George Francis Abbott (June 25, 1887 – January 31, 1995) was an American theater producer and director, playwright, screenwriter, and film director and producer whose career spanned more than eight decades.
Abbott was born in Forestville, New York, and later moved to the town of Salamanca, which twice elected his father mayor. In 1898, his family moved to Cheyenne, Wyoming, where he attended Kearney Military Academy. Within a few years, his family returned to New York, and he graduated from Hamburg High School in 1907. Four years later, he obtained a Bachelor of Arts degree from the University of Rochester, where he wrote his first play, Perfectly Harmless, for the University Dramatic Club.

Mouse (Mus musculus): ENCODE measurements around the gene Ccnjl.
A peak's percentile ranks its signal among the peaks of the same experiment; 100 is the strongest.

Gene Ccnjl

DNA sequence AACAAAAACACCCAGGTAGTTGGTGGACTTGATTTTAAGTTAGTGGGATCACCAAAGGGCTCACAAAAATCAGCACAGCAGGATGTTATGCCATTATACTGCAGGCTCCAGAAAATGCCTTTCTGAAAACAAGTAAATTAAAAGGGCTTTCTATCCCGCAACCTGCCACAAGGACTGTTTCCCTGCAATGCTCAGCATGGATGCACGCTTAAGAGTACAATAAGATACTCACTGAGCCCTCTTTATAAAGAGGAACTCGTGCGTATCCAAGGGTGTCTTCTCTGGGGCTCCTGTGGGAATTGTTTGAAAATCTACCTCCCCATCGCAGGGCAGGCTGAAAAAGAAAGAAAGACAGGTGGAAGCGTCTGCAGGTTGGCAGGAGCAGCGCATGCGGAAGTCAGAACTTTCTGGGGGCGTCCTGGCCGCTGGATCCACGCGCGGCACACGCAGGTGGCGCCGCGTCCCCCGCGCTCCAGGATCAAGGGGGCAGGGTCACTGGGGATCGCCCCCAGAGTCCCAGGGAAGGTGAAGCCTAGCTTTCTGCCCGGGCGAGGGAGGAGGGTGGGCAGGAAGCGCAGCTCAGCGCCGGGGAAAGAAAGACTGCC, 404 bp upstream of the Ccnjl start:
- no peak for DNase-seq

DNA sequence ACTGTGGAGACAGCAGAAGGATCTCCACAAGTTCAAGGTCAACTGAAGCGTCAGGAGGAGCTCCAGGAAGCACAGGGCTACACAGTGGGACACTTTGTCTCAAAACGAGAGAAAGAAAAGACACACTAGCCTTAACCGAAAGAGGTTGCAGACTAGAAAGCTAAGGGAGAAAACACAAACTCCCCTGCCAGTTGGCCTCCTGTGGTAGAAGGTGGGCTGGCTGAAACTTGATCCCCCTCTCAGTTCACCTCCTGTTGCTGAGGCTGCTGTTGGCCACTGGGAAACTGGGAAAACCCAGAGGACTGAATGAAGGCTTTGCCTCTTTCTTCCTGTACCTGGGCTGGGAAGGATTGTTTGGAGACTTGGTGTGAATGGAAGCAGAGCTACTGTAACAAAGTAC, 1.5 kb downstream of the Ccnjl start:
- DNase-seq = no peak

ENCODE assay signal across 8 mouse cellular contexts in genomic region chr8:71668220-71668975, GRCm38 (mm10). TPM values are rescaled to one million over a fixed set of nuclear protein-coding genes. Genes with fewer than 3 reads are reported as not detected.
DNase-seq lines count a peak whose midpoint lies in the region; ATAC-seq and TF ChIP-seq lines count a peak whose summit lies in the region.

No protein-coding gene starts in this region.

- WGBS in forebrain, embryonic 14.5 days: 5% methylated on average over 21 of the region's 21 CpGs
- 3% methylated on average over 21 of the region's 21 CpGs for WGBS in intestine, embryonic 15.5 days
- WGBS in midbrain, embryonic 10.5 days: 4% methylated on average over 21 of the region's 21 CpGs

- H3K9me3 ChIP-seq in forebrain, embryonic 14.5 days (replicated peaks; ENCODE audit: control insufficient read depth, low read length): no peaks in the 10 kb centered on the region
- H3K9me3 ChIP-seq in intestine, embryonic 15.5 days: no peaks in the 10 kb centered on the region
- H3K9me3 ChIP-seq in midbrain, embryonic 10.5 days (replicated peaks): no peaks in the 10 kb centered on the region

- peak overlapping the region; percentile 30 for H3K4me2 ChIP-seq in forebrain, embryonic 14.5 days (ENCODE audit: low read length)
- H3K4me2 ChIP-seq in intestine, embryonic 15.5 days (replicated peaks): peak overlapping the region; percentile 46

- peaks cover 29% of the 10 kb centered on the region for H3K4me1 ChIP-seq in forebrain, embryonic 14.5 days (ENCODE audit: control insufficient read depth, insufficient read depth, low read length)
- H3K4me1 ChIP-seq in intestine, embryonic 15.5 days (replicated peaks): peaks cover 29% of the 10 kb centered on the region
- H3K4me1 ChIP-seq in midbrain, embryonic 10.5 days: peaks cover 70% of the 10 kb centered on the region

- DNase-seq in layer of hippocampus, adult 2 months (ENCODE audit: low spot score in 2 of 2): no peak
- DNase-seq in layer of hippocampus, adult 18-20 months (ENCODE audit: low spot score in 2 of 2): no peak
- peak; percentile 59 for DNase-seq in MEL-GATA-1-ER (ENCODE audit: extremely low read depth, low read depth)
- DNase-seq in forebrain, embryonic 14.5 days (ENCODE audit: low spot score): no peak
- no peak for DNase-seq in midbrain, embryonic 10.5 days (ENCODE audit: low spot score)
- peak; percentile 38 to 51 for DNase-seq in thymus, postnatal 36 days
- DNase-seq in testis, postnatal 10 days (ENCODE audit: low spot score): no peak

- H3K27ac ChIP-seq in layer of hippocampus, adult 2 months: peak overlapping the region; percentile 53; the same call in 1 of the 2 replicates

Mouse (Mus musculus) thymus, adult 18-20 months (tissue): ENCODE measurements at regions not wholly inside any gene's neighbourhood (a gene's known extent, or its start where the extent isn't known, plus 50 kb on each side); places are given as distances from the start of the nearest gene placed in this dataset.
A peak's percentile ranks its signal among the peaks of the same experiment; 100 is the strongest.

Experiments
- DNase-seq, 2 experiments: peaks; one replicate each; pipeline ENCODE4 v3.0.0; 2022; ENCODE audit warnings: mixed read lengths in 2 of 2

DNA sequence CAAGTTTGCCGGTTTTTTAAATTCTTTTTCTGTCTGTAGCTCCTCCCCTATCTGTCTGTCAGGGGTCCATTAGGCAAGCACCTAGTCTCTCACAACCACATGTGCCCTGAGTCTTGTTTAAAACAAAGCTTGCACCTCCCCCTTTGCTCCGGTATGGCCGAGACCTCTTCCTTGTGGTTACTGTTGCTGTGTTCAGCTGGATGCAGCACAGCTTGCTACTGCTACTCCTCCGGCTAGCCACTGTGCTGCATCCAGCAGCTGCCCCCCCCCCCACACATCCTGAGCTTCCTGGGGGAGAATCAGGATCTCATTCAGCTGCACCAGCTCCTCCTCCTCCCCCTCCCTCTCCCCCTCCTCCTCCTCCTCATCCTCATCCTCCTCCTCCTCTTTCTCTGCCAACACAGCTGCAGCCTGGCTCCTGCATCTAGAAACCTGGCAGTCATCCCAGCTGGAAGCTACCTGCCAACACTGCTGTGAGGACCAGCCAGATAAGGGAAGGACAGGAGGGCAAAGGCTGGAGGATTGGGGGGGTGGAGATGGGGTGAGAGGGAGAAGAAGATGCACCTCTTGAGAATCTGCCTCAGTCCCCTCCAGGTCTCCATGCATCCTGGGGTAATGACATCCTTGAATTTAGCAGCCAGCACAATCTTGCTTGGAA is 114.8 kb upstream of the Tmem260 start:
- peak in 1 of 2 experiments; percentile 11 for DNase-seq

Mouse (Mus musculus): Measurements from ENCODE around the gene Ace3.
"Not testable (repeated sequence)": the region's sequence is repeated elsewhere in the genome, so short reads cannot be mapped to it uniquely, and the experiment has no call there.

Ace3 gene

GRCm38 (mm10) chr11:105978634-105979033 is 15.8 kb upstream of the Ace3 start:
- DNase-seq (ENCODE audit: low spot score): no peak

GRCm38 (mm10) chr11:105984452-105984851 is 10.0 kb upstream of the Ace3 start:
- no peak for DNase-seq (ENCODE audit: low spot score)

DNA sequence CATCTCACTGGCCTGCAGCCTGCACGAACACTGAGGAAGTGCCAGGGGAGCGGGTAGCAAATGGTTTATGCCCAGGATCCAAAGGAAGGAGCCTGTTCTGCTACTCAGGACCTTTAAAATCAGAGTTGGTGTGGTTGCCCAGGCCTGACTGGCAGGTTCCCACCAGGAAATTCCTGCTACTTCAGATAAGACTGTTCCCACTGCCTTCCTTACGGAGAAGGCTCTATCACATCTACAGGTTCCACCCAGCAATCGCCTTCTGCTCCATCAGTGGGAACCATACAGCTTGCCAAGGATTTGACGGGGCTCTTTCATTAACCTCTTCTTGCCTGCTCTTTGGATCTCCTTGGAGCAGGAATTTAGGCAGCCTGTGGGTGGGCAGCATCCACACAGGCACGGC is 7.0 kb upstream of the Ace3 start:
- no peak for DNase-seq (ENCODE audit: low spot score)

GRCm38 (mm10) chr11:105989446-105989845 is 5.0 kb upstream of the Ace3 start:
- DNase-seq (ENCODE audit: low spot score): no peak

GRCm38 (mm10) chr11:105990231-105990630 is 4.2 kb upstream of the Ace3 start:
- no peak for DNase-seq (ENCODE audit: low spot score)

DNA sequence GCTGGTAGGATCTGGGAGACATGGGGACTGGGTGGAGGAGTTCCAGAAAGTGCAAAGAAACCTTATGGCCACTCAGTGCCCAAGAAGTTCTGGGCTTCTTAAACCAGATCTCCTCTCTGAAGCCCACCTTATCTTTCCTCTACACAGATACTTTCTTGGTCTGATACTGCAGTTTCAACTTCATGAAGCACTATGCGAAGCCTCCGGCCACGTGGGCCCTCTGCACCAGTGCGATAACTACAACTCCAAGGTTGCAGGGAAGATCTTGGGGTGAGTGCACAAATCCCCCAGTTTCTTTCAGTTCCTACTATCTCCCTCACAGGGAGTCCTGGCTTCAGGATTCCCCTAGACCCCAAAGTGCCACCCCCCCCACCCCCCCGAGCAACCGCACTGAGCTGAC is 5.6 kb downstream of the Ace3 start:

Abbott then went to Harvard University, where he studied playwriting under George Pierce Baker. Under his tutelage, he wrote The Head of the Family, which was performed at the Harvard Dramatic Club in 1912. He then worked for a year as assistant stage manager at the Bijou Theatre in Boston, where his play The Man in the Manhole won a contest.